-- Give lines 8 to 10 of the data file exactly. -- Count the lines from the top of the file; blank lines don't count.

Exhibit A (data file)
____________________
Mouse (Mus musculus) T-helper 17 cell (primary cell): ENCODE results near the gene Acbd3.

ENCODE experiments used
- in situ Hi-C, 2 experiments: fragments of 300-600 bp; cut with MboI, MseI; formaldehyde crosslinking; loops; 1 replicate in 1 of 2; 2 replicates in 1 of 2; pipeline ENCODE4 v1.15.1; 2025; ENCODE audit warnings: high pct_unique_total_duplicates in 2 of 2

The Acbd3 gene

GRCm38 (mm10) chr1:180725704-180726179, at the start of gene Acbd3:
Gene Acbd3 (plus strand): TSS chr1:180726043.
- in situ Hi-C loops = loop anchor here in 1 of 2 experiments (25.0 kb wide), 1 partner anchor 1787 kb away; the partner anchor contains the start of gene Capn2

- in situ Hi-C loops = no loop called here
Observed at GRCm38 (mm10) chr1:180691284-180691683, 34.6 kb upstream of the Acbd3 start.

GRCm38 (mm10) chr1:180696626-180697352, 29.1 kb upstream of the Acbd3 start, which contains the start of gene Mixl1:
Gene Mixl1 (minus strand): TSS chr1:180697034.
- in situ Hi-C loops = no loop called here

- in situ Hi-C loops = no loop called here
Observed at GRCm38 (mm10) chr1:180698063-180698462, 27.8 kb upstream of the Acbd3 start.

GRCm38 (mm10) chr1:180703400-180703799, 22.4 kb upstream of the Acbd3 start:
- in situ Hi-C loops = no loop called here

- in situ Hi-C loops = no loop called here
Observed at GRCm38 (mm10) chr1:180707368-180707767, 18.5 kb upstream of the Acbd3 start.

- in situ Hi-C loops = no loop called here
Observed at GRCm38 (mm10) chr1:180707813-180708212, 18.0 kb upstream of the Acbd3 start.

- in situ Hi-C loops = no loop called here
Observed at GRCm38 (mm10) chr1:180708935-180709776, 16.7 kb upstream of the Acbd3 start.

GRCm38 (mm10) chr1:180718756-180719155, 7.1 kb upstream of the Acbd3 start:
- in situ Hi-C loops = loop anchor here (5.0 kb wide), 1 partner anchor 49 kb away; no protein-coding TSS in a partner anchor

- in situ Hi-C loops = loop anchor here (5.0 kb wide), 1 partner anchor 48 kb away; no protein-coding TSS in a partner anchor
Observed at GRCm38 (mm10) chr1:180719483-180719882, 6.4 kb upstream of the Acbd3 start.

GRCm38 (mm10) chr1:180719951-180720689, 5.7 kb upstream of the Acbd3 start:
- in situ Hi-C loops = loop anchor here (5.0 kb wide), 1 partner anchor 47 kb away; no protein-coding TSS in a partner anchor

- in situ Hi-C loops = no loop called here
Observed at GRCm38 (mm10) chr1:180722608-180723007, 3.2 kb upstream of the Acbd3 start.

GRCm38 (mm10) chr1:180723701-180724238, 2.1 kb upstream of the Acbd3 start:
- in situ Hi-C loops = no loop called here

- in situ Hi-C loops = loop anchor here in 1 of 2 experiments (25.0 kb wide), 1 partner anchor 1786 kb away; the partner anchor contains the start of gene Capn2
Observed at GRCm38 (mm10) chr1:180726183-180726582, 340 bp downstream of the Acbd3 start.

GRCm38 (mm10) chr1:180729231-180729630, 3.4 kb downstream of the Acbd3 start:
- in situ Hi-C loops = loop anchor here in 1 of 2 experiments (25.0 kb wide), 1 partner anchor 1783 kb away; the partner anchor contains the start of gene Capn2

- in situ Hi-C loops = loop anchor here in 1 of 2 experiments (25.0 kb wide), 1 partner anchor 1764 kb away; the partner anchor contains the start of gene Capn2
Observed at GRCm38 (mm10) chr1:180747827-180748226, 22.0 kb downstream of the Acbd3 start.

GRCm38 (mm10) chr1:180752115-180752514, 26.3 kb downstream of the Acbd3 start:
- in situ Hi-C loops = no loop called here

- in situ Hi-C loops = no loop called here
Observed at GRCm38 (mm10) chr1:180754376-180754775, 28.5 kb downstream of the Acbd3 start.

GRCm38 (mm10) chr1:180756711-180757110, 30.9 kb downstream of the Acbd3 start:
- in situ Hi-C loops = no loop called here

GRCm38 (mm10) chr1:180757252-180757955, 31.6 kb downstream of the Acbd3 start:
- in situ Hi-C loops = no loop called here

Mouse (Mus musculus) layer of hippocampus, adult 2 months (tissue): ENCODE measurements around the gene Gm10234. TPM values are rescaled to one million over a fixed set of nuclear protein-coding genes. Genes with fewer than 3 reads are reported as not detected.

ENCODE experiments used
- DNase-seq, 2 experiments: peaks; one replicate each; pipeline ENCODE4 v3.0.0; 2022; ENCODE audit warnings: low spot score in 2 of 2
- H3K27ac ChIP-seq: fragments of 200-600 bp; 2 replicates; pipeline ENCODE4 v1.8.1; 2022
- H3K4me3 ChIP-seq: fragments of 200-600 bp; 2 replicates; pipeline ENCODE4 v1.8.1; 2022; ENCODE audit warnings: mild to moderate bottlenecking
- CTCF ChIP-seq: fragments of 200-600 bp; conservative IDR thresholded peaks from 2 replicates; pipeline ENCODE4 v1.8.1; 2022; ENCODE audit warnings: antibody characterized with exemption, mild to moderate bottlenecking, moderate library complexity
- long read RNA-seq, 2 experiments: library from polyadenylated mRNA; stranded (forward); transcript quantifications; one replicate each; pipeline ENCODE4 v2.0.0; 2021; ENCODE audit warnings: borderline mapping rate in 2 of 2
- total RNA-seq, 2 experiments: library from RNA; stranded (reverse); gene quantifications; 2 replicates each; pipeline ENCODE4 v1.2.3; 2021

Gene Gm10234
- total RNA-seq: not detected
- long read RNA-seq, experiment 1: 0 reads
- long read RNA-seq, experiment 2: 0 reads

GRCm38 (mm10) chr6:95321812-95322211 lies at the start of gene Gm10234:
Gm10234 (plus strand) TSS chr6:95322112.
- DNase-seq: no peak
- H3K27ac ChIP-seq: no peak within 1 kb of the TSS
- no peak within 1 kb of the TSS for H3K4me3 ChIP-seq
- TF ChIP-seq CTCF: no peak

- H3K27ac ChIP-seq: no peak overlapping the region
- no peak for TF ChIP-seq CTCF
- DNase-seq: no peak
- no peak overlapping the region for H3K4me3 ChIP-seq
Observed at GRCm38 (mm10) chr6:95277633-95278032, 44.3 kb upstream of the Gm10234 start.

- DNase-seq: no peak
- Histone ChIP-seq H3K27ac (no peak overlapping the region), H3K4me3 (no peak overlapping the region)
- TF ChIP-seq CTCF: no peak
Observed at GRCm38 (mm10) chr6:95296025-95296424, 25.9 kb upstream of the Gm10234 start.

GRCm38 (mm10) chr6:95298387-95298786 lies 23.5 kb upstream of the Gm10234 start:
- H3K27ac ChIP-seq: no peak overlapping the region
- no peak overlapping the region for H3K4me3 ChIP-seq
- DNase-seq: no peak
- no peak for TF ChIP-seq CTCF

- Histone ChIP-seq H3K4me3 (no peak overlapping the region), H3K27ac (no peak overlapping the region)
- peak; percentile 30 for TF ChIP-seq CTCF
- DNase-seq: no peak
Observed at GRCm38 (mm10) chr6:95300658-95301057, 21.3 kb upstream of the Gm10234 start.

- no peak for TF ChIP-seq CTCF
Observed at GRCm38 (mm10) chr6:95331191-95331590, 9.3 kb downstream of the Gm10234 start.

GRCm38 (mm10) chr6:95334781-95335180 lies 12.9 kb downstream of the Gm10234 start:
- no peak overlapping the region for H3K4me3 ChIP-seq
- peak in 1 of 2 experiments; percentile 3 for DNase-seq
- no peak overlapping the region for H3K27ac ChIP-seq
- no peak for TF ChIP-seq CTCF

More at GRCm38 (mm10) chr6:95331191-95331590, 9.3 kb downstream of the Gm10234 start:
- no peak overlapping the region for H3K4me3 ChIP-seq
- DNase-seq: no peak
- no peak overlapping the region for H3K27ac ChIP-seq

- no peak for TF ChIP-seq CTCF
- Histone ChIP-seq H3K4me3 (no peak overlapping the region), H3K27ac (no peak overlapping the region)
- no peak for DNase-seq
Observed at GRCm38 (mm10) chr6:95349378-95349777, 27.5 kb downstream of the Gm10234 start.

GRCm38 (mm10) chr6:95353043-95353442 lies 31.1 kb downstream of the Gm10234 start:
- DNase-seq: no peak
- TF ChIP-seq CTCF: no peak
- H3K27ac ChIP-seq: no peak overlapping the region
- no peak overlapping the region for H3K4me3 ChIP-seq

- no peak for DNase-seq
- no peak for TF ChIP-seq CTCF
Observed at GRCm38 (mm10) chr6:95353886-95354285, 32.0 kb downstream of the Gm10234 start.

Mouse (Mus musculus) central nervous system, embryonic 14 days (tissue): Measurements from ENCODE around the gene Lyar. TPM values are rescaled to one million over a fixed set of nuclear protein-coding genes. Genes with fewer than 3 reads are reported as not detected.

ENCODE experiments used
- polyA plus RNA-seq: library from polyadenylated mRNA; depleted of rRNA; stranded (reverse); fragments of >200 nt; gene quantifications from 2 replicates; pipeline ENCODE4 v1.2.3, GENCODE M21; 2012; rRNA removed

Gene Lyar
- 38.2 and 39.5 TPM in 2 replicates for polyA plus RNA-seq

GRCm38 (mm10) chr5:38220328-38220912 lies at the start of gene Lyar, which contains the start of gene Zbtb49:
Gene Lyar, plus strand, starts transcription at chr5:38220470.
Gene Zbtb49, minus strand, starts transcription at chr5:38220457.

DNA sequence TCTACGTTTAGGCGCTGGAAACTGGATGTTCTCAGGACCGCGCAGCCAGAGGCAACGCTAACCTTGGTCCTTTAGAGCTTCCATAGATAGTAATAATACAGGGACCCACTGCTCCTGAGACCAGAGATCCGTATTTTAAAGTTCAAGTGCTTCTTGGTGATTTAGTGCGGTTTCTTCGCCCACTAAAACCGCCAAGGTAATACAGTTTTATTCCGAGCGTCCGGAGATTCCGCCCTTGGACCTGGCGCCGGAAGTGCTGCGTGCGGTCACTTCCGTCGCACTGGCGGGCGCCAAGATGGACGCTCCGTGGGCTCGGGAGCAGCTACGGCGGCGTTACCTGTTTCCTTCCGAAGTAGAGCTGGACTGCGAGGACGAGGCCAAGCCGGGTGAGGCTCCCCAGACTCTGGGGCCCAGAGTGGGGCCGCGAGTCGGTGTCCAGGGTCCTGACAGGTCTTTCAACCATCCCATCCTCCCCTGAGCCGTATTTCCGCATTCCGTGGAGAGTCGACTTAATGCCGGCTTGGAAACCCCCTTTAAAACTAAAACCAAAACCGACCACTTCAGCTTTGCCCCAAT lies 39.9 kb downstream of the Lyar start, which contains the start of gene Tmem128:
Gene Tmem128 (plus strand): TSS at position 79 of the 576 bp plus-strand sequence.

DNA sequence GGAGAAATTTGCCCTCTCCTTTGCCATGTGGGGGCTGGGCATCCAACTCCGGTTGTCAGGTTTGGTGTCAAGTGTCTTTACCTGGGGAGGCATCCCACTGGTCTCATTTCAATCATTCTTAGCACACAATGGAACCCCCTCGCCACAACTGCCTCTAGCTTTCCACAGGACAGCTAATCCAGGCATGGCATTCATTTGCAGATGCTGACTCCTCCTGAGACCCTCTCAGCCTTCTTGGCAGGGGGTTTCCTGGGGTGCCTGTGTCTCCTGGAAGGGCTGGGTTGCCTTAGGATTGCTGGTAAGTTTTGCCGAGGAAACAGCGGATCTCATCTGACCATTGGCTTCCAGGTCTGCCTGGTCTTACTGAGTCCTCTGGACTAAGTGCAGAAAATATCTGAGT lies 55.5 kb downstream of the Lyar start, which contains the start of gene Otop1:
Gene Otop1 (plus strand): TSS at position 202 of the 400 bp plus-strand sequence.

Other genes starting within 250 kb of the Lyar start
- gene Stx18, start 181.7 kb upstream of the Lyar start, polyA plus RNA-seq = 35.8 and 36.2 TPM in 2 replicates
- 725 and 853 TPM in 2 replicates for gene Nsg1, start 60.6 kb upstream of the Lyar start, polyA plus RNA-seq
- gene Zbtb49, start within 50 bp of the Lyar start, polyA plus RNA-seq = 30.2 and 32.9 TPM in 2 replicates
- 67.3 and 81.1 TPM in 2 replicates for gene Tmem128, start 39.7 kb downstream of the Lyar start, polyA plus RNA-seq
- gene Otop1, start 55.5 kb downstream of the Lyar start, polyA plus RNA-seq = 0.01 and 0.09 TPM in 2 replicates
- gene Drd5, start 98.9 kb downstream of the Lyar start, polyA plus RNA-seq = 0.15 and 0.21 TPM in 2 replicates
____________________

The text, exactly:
- in situ Hi-C loops = no loop called here
Observed at GRCm38 (mm10) chr1:180691284-180691683, 34.6 kb upstream of the Acbd3 start.

GRCm38 (mm10) chr1:180696626-180697352, 29.1 kb upstream of the Acbd3 start, which contains the start of gene Mixl1: